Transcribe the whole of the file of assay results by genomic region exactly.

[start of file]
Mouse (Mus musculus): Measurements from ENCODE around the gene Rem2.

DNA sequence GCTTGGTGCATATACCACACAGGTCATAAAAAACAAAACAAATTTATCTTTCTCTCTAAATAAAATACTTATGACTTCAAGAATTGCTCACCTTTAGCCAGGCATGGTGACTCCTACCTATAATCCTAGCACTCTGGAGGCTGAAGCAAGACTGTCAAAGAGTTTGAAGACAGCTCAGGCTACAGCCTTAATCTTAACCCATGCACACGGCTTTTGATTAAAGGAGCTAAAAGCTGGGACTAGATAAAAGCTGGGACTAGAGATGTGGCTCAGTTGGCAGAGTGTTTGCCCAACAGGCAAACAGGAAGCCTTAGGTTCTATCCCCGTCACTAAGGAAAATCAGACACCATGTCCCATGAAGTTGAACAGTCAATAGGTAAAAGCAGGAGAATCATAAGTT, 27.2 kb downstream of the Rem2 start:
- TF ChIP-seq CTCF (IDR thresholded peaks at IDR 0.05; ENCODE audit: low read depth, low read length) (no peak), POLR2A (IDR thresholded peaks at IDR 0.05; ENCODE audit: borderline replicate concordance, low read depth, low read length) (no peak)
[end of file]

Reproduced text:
Mouse (Mus musculus): Measurements from ENCODE around the gene Rem2.

DNA sequence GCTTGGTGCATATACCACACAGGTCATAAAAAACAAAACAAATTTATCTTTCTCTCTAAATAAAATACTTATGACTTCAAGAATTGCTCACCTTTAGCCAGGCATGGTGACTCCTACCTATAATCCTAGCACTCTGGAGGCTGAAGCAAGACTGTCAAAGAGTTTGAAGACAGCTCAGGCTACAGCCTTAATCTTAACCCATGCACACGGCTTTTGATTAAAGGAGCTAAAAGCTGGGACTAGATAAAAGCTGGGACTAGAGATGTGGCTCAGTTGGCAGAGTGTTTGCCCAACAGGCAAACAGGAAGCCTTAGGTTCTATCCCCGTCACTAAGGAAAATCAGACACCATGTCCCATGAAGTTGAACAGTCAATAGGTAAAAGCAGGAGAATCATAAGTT, 27.2 kb downstream of the Rem2 start:
- TF ChIP-seq CTCF (IDR thresholded peaks at IDR 0.05; ENCODE audit: low read depth, low read length) (no peak), POLR2A (IDR thresholded peaks at IDR 0.05; ENCODE audit: borderline replicate concordance, low read depth, low read length) (no peak)